MLU
Seminar: Refugee Narratives - Details
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General information

Subtitle Aufbaumodul Anglistik Literatur I / Kulturwissenschaft IV
Semester SS 2021
Current number of participants 29
maximum number of participants 30
Home institute Institut für Anglistik und Amerikanistik
Courses type Seminar in category Offizielle Lehrveranstaltungen
Next date Wed , 19.05.2021 15:30 - 17:00
Type/Form Online-Veranstaltung
Studiengänge (für) ANG.05271.02 für BA Anglistik/ Amerikanistik 60+90 LP (2013+2015)
ANG.06105.01 für BA IKEAS 120 LP (2015)
SWS 2
Miscellaneous ANG.05271.02 für BA Anglistik/ Amerikanistik 60+90 LP (2013+2015)
ANG.06105.01 für BA IKEAS 120 LP (2015)
ECTS points 5

Topics

Session 2: Early Modern Strangers and/as Today’s Refugees, Session 3: Refugee Tales I: Intertextual Connections, Session 4: Joint Session with the University of Innsbruck: Refugee Encounter Narratives, Session 5: Refugee Tales II: Aesthetics, Form, and Storytelling, Session 1: Introduction: What Are Refugee Narratives?, Session 6: A Country of Refuge: Satire, Memoir, and the First-Person Perspective, Session 7: Exit West I: Unhomely Homes, Session 8: Exit West II: Magical Realism and Liminality, Session 9: The ‘Asylum Story’, Session 10: Term Paper Session, Session 11: Asynchronous Session, Session 12: Little Bee (I) and the ‘Asylum Story’, Session 14: Little Bee (III) and the Bildungsroman, Session 13: Little Bee (II) and Refugee Literature

Course location / Course dates

n.a Wednesday: 15:30 - 17:00, weekly

Module assignments

Comment/Description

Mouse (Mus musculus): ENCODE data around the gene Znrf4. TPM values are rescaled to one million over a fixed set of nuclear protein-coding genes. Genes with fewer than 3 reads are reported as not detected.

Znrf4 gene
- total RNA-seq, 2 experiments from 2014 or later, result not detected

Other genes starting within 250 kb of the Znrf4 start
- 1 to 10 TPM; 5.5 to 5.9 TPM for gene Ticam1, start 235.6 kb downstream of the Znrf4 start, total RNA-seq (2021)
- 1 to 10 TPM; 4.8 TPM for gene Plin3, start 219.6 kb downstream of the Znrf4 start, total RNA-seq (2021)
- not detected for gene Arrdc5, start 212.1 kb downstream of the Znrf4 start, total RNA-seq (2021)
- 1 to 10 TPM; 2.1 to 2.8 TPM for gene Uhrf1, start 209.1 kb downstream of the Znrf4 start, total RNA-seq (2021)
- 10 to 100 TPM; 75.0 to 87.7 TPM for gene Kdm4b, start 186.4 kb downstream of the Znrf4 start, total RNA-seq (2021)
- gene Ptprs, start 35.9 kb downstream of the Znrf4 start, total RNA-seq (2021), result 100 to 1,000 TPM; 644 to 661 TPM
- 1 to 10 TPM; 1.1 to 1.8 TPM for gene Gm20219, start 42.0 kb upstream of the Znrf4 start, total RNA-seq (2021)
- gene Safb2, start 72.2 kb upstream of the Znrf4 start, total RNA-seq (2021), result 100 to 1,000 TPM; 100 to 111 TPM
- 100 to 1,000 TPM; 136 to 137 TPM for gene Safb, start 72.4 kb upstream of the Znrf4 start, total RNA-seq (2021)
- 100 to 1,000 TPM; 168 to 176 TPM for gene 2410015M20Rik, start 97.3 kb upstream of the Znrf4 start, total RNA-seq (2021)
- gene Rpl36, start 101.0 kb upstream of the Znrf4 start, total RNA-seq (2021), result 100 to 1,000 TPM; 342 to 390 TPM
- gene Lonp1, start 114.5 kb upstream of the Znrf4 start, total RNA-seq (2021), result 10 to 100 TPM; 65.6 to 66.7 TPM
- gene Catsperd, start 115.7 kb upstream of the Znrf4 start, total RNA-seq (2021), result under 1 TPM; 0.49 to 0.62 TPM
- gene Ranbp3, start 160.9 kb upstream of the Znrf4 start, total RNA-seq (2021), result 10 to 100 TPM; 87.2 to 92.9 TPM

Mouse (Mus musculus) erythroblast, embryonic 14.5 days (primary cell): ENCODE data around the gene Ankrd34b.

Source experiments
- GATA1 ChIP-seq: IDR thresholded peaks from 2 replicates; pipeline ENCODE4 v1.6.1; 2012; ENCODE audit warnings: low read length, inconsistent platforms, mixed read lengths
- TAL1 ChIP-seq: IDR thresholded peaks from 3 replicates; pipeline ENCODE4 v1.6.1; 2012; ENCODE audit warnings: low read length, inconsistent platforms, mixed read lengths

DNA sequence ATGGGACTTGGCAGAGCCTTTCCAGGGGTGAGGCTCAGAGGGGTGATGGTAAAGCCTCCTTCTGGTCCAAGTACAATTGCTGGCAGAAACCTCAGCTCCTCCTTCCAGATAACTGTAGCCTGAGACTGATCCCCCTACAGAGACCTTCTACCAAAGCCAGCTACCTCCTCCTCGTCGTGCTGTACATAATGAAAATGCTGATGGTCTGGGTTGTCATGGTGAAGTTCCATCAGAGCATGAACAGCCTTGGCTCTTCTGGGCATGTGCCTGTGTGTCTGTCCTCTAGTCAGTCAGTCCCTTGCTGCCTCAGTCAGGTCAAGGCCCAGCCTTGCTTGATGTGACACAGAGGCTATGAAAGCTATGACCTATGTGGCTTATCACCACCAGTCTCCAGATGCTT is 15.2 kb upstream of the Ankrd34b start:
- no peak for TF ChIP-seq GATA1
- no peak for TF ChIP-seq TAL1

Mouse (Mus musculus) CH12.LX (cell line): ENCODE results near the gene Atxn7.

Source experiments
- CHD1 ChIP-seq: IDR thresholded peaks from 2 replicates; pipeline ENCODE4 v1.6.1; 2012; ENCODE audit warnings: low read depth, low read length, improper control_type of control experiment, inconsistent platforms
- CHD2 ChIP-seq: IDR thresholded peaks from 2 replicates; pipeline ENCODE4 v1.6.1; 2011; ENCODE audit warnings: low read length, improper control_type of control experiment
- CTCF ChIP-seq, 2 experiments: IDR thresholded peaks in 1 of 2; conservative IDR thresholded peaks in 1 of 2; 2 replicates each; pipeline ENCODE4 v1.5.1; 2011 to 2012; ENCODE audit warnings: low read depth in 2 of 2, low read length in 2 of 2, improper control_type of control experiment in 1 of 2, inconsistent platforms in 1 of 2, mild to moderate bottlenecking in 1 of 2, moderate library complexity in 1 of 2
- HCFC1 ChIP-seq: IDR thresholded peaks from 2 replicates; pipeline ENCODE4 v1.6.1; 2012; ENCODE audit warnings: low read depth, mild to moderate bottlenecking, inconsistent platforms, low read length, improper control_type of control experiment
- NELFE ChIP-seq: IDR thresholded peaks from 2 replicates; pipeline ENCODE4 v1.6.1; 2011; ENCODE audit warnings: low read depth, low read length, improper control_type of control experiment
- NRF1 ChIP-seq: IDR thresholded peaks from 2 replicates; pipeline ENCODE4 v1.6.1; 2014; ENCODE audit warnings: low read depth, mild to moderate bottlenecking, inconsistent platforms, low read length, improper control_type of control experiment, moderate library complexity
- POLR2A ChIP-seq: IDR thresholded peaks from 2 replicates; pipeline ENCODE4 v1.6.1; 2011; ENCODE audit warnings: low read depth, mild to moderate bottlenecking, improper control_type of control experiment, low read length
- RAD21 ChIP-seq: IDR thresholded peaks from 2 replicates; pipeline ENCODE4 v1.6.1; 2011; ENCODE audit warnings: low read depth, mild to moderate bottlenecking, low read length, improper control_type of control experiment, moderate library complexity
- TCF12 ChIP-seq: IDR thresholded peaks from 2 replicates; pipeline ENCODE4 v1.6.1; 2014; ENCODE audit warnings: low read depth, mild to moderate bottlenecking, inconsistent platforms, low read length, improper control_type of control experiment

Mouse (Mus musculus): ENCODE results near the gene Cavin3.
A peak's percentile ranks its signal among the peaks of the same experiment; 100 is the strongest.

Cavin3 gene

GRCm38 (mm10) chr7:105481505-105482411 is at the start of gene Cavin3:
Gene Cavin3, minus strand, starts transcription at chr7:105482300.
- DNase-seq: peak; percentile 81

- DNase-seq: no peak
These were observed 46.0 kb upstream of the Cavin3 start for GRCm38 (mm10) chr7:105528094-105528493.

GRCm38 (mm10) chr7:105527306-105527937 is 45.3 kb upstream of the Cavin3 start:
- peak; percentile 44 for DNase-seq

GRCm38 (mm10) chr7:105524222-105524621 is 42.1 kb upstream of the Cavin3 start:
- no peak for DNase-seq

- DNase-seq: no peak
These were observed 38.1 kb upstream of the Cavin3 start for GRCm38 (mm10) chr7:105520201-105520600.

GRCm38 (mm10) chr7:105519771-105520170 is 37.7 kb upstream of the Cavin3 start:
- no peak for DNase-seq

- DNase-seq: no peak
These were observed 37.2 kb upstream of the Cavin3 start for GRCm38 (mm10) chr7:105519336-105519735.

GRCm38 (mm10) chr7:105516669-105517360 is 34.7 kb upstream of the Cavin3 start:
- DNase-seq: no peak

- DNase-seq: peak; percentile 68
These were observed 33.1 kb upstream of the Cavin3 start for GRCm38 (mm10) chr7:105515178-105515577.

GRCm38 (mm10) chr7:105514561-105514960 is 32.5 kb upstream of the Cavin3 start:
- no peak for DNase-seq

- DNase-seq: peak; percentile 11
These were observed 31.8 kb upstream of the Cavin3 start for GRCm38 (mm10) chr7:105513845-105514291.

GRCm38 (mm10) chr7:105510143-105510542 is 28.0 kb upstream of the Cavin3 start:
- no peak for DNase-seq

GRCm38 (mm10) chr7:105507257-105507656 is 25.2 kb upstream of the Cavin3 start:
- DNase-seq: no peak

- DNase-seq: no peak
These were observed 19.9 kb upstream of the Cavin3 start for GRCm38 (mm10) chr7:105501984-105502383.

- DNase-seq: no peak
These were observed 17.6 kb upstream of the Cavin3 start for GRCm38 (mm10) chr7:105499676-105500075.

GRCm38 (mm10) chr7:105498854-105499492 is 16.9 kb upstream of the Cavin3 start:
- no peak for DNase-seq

In her much-noted TED talk from 2009, Nigerian writer Chimamanda Ngozi Adichie warns of “the danger of a single story”. Whenever histories, cultures, or entire populations are condensed into such a single story, she admonishes, we reduce their complexities to a simple, incomplete, stereotypical narrative. How quickly single stories can come to overshadow any alternative accounts has become readily apparent in the context of the so-called refugee crisis, which rarely slipped from the headlines of Western news media from 2015 up until around 2019. Although the refugees fleeing war, persecution, or repression are no less diverse than the populations of the European countries where they have arrived, they are often depicted as a homogeneous group. Many of the stories told about them conform to what scholars have termed “the normative ‘refugee archetype’” (Szczepanik 2016). Having fled from Turkey, journalist Ece Temelkuran reflects on the pressure to adhere to a single refugee story: "Now I am obliged to tell a story, but only that one particular, stupid story of my sufferings that I hold like a ticket for my passage to the civilized world” (The Montréal Review 2017). In consequence of the reductive “storying of refugees” (Gotlib 2019) as either deplorable and passive victims or dangerous and threatening perpetrators, refugees are caught in the static position of the 'other', who has no chance to claim more complicated or conflicting versions of who they are and why they are fleeing. Transcending the binaries of pitiful victim or malicious perpetrator, what other stories about refuge(es) could be told, and who has a right to tell those stories? How can refugees, writers, and academics resist narrative simplifications and erasures? Which forms and genres are best suited to convey the precarious situation of refugees and do justice to the multiplicity of their identities?